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I bought a Remington 700 KS in 7mm Rem Mag and couldn't get the thing to group to my satisfaction. I had about given up on it when a friend told me to try some TSX's. They made tight little groups and a 140 is an absolute hammer. I have since got a KS in 270 have only shot TTSX 130's in it. I shot a little buck with it a couple of years ago and the exit wound was cantaloupe size. I killed a nice Buck in Eastern Washington with the 7mm at 412 yards and he dropped like a rock. I'd never killed an animal that far out before and was surprised I hit him. I have quite a few other bullets now that I hope I never have to use.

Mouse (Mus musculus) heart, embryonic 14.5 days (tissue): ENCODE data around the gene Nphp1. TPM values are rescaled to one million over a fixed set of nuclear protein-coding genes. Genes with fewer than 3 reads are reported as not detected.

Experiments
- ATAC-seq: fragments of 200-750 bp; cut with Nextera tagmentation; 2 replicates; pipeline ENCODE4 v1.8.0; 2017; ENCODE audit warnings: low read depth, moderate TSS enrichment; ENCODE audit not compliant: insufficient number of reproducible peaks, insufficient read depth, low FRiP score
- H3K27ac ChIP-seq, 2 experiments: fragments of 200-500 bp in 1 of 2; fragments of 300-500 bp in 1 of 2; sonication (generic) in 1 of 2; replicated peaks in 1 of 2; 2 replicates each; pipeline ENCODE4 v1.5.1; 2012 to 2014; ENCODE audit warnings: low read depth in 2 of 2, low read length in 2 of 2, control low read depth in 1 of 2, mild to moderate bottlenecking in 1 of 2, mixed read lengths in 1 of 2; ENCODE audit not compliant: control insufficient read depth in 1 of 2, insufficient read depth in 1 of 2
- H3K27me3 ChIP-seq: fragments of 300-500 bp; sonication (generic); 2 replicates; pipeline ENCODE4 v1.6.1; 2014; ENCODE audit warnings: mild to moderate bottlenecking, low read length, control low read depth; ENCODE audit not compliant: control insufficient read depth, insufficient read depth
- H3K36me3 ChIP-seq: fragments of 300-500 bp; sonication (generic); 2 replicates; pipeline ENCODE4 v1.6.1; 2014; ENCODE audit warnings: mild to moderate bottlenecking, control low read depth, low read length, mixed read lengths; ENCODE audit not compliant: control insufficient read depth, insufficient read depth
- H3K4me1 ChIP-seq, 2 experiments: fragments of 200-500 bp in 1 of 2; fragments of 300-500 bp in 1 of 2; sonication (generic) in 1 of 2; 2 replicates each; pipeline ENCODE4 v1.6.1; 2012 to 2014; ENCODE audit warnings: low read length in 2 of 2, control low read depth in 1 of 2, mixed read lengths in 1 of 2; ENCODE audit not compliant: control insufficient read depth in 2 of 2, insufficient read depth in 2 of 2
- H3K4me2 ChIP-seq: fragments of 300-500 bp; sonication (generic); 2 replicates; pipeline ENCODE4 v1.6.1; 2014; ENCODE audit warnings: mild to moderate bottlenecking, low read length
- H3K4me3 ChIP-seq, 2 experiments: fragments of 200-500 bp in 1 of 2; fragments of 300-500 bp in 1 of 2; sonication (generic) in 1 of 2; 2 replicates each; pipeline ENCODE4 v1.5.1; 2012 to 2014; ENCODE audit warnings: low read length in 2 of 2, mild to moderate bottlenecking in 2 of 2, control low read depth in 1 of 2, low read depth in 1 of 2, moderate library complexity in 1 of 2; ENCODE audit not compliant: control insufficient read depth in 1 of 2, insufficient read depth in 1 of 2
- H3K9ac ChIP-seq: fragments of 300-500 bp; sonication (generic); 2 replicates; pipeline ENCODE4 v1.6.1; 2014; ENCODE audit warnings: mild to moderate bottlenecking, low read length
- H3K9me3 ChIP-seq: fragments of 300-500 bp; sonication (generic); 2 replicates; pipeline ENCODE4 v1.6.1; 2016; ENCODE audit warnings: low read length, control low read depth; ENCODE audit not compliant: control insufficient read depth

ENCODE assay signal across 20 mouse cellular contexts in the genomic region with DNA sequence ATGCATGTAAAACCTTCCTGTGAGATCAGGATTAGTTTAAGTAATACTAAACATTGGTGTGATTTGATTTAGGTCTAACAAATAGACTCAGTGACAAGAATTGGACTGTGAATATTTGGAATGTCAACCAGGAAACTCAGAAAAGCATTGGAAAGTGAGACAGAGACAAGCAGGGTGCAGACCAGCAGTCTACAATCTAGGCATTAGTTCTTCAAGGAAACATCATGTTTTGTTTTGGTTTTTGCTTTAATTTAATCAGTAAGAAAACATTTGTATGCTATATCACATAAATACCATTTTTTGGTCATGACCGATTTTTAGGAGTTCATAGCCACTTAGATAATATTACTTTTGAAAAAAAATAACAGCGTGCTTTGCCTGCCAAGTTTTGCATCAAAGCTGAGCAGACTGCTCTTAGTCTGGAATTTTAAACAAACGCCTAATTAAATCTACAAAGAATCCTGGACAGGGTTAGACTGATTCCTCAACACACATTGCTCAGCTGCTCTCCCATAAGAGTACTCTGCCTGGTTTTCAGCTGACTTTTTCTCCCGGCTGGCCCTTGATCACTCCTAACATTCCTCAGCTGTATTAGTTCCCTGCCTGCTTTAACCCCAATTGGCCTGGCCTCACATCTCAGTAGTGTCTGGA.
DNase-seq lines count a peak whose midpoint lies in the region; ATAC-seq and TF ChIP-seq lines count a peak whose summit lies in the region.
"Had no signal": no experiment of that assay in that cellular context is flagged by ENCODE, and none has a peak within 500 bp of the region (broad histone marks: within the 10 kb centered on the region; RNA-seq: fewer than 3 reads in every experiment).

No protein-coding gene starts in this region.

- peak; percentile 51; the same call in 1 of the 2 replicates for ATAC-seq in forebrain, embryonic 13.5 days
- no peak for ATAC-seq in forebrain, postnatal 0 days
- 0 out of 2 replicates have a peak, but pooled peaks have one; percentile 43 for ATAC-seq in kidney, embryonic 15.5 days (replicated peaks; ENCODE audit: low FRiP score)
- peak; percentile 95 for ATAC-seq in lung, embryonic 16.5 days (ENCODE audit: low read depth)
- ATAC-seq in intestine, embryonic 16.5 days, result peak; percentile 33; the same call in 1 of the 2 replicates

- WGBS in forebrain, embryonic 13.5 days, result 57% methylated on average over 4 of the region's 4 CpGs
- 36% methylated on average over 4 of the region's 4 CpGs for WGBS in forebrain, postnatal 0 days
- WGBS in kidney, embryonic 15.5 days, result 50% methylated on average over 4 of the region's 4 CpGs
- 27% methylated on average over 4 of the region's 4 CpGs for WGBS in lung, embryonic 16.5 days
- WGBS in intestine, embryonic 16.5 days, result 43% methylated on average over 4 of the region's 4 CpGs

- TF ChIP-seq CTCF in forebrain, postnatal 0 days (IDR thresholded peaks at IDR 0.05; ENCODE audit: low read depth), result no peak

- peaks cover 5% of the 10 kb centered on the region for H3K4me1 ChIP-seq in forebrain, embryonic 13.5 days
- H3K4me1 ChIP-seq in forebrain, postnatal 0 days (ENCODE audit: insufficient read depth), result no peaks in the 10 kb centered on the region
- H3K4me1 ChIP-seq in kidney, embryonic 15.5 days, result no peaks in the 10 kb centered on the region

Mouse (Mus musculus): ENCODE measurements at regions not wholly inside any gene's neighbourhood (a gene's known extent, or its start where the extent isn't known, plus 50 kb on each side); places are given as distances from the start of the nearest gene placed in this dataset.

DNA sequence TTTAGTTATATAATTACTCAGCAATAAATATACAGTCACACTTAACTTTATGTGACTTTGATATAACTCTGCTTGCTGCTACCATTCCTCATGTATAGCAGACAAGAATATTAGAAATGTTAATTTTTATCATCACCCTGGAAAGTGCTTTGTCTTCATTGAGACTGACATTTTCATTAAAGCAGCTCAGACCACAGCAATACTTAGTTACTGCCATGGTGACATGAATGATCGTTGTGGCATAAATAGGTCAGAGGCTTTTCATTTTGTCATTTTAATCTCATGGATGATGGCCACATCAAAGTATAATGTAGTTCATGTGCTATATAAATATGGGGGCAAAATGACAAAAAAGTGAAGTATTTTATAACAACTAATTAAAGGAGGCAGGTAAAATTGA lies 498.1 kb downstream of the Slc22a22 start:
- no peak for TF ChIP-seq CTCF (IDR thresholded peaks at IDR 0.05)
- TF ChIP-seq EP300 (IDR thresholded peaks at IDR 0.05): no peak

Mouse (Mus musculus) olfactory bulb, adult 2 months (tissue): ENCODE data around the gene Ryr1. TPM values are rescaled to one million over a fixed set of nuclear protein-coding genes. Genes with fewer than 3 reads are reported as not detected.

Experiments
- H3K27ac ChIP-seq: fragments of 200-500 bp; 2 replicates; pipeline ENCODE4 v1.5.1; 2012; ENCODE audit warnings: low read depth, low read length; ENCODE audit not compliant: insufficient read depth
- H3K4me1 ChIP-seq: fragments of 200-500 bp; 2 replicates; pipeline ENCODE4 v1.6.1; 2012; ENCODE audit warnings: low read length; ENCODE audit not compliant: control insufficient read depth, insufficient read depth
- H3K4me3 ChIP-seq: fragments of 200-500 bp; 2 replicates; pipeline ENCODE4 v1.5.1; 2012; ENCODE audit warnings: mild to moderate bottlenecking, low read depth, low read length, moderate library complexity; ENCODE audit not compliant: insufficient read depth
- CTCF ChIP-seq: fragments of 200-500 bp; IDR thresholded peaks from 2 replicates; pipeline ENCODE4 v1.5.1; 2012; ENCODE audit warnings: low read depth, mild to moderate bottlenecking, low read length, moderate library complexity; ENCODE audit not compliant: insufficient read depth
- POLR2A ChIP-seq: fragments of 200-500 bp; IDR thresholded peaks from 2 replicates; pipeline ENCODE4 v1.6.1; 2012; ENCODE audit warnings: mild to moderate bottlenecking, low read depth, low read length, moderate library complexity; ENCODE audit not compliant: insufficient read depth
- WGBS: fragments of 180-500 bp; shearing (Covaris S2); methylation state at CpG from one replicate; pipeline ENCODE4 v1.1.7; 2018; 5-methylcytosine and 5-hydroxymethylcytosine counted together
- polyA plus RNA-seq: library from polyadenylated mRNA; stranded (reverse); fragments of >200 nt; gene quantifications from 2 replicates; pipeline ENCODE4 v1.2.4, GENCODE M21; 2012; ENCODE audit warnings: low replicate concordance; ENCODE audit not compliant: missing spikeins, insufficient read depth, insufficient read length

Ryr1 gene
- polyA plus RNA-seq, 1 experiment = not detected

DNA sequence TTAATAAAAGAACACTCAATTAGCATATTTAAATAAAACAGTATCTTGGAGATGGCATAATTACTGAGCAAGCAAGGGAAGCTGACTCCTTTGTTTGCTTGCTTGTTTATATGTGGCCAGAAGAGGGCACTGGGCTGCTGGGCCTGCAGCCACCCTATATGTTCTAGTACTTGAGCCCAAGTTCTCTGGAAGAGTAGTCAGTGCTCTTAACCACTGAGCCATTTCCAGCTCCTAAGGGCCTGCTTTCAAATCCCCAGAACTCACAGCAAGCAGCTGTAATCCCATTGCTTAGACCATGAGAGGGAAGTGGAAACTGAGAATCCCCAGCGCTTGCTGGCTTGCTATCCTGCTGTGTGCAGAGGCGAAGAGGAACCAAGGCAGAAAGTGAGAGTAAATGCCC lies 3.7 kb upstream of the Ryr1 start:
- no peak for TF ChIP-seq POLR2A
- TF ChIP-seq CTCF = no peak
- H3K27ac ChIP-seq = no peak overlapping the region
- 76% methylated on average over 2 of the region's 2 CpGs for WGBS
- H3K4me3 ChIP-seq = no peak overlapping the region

DizzyJ

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Great information!

A few questions RE monolithics:

1) How does twist-rate play into selecting a monolithic vs cup and core bullet?

2) What kind of “accuracy” are we talking with these? I’ve been able to create extremely accurate loads with standard Bullets and have been hesitant to try these out.

3) Is there a good option for subsonics (say 300blk) where they’ll still open up and do lots of damage at reduced velocities?

4) I’ve read over and over that you need at least .050” jump with solid copper pills due to the increased pressures created as the bullet engages the lands. Is this true of all monolithic Bullets or are there exceptions to this?

Thanks and again, great thread!
 

osprey